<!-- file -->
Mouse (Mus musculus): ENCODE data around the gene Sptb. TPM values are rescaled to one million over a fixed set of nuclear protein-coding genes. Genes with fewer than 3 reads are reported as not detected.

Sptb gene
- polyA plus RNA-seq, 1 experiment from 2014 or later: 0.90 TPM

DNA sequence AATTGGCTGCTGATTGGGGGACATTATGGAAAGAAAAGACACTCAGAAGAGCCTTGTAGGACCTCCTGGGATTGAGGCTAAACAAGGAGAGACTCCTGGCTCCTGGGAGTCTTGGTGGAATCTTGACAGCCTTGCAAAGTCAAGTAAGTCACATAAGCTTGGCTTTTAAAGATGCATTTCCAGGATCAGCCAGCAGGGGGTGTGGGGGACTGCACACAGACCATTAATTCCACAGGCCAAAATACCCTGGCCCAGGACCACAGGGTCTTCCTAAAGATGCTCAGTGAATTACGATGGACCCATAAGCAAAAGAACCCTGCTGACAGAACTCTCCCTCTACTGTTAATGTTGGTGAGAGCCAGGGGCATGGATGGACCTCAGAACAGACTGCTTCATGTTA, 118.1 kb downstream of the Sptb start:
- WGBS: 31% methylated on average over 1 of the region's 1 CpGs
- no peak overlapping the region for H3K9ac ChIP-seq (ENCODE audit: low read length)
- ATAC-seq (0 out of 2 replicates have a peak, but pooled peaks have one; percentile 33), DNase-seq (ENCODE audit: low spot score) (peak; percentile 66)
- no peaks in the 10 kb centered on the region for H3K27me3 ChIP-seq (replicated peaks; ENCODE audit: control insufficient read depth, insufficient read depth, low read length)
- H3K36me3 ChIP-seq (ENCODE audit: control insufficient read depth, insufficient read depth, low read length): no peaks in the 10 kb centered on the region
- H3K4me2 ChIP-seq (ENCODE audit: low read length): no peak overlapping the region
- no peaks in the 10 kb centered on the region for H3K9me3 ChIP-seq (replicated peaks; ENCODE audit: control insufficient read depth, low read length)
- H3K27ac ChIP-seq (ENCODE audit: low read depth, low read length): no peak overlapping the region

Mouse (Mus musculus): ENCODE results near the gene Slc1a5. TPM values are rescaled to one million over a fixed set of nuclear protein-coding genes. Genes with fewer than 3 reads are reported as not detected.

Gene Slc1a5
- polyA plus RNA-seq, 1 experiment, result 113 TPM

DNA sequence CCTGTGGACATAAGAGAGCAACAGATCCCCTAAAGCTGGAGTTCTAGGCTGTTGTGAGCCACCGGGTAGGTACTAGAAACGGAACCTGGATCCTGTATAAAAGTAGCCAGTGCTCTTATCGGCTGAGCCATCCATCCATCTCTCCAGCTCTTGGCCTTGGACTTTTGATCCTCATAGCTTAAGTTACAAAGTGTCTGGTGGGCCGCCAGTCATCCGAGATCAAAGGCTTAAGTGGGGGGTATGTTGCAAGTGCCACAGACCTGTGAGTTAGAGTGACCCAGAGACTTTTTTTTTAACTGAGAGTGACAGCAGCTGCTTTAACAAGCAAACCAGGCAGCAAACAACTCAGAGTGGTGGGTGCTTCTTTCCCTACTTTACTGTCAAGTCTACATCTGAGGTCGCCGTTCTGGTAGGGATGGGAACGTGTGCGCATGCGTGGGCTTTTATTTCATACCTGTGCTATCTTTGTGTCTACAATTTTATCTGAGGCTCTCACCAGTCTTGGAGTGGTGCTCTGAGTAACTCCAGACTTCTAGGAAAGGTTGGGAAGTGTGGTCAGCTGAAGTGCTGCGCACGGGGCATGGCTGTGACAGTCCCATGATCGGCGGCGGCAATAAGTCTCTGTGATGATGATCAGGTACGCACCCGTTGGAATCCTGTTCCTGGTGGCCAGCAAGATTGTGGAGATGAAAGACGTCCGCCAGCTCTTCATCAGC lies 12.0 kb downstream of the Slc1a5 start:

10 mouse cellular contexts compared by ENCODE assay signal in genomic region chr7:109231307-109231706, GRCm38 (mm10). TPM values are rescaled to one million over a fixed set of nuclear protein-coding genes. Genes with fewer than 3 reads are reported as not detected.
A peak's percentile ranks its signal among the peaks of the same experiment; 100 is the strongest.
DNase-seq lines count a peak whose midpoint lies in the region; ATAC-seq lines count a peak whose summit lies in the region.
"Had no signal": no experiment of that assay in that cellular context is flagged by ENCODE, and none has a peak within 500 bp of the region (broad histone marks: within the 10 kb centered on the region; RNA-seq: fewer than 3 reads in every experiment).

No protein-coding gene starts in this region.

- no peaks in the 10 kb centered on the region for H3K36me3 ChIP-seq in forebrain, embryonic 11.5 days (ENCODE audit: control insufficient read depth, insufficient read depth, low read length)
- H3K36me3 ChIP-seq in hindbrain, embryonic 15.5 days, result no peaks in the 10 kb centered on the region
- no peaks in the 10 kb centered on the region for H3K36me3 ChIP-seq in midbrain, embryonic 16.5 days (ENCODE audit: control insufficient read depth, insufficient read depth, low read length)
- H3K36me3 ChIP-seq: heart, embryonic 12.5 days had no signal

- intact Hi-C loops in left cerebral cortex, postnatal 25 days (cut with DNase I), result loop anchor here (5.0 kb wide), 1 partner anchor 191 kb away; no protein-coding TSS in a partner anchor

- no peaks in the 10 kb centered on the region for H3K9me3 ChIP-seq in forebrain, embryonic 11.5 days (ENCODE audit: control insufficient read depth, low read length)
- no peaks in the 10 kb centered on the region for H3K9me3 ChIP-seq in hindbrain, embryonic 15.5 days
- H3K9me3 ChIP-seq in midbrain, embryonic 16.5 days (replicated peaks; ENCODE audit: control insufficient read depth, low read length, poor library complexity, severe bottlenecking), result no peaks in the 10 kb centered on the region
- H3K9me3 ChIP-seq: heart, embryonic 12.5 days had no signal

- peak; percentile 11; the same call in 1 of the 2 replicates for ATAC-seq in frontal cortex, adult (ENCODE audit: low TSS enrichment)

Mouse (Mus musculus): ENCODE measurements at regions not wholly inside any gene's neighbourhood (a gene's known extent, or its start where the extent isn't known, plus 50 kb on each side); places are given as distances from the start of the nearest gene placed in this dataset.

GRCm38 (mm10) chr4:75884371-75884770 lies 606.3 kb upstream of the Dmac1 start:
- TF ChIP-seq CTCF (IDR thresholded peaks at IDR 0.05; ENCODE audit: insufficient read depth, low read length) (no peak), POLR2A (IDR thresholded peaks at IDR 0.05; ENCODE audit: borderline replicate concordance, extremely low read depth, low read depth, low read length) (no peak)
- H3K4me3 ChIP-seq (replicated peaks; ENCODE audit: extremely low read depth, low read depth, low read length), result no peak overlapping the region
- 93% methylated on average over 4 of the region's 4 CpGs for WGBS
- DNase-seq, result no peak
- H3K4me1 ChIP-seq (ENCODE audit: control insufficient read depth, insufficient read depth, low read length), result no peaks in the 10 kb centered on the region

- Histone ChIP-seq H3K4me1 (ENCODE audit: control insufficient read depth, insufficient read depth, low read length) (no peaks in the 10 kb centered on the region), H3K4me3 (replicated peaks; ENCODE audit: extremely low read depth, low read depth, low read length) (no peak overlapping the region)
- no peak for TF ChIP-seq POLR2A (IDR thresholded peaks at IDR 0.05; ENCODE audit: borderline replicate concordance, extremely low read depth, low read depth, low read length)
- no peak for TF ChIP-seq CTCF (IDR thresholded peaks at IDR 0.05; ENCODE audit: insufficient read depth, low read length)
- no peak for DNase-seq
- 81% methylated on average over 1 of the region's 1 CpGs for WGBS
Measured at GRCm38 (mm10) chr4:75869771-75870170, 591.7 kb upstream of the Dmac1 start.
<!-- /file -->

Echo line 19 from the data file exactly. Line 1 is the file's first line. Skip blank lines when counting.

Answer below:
DNase-seq lines count a peak whose midpoint lies in the region; ATAC-seq lines count a peak whose summit lies in the region.